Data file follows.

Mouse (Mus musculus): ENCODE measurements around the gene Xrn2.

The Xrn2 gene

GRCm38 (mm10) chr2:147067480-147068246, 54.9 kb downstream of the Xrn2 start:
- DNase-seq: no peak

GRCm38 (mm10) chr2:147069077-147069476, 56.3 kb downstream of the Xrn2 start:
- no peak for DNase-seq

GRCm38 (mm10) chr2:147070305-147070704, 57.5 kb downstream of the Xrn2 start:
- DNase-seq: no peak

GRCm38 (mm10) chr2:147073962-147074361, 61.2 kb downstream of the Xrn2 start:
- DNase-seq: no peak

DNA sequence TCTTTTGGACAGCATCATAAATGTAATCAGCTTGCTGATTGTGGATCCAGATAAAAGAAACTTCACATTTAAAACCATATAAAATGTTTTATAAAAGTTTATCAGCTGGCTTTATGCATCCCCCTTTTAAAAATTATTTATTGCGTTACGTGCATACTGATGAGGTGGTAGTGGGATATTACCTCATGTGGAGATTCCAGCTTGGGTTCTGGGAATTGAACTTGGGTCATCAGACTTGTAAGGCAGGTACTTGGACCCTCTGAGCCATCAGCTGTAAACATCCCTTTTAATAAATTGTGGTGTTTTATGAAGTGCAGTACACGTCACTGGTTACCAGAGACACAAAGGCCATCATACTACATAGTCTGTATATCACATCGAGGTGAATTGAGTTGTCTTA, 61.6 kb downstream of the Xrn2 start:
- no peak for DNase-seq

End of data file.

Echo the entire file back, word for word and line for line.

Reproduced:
Mouse (Mus musculus): ENCODE measurements around the gene Xrn2.

The Xrn2 gene

GRCm38 (mm10) chr2:147067480-147068246, 54.9 kb downstream of the Xrn2 start:
- DNase-seq: no peak

GRCm38 (mm10) chr2:147069077-147069476, 56.3 kb downstream of the Xrn2 start:
- no peak for DNase-seq

GRCm38 (mm10) chr2:147070305-147070704, 57.5 kb downstream of the Xrn2 start:
- DNase-seq: no peak

GRCm38 (mm10) chr2:147073962-147074361, 61.2 kb downstream of the Xrn2 start:
- DNase-seq: no peak

DNA sequence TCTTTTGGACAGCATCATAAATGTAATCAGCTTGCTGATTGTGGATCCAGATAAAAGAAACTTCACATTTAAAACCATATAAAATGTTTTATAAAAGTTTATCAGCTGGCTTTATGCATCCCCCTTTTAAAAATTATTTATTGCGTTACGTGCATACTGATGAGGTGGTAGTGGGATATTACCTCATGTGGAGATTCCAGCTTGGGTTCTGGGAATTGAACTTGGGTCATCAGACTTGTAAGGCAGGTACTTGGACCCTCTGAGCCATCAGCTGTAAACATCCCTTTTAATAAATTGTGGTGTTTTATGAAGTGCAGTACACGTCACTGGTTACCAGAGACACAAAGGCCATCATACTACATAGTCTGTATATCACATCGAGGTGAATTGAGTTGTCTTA, 61.6 kb downstream of the Xrn2 start:
- no peak for DNase-seq